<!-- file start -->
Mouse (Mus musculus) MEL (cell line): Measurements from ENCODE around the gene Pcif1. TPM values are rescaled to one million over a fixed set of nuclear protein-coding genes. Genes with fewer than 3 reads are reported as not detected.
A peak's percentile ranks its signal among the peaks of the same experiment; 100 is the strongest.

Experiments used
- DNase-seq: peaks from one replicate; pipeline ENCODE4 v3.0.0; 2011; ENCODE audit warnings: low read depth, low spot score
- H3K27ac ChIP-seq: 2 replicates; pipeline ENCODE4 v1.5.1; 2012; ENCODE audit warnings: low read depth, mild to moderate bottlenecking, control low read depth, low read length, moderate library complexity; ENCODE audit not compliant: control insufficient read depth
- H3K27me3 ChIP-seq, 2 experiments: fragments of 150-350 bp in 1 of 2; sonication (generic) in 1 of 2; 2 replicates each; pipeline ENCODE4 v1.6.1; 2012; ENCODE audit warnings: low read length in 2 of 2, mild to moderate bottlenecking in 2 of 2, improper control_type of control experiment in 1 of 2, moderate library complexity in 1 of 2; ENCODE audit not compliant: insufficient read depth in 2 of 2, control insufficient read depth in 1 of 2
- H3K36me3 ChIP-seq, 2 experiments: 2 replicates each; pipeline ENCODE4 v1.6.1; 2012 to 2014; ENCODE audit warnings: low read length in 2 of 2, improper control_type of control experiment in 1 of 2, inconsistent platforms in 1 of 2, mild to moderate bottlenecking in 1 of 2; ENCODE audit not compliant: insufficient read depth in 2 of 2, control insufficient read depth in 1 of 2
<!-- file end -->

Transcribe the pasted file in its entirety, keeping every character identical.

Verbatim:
Mouse (Mus musculus) MEL (cell line): Measurements from ENCODE around the gene Pcif1. TPM values are rescaled to one million over a fixed set of nuclear protein-coding genes. Genes with fewer than 3 reads are reported as not detected.
A peak's percentile ranks its signal among the peaks of the same experiment; 100 is the strongest.

Experiments used
- DNase-seq: peaks from one replicate; pipeline ENCODE4 v3.0.0; 2011; ENCODE audit warnings: low read depth, low spot score
- H3K27ac ChIP-seq: 2 replicates; pipeline ENCODE4 v1.5.1; 2012; ENCODE audit warnings: low read depth, mild to moderate bottlenecking, control low read depth, low read length, moderate library complexity; ENCODE audit not compliant: control insufficient read depth
- H3K27me3 ChIP-seq, 2 experiments: fragments of 150-350 bp in 1 of 2; sonication (generic) in 1 of 2; 2 replicates each; pipeline ENCODE4 v1.6.1; 2012; ENCODE audit warnings: low read length in 2 of 2, mild to moderate bottlenecking in 2 of 2, improper control_type of control experiment in 1 of 2, moderate library complexity in 1 of 2; ENCODE audit not compliant: insufficient read depth in 2 of 2, control insufficient read depth in 1 of 2
- H3K36me3 ChIP-seq, 2 experiments: 2 replicates each; pipeline ENCODE4 v1.6.1; 2012 to 2014; ENCODE audit warnings: low read length in 2 of 2, improper control_type of control experiment in 1 of 2, inconsistent platforms in 1 of 2, mild to moderate bottlenecking in 1 of 2; ENCODE audit not compliant: insufficient read depth in 2 of 2, control insufficient read depth in 1 of 2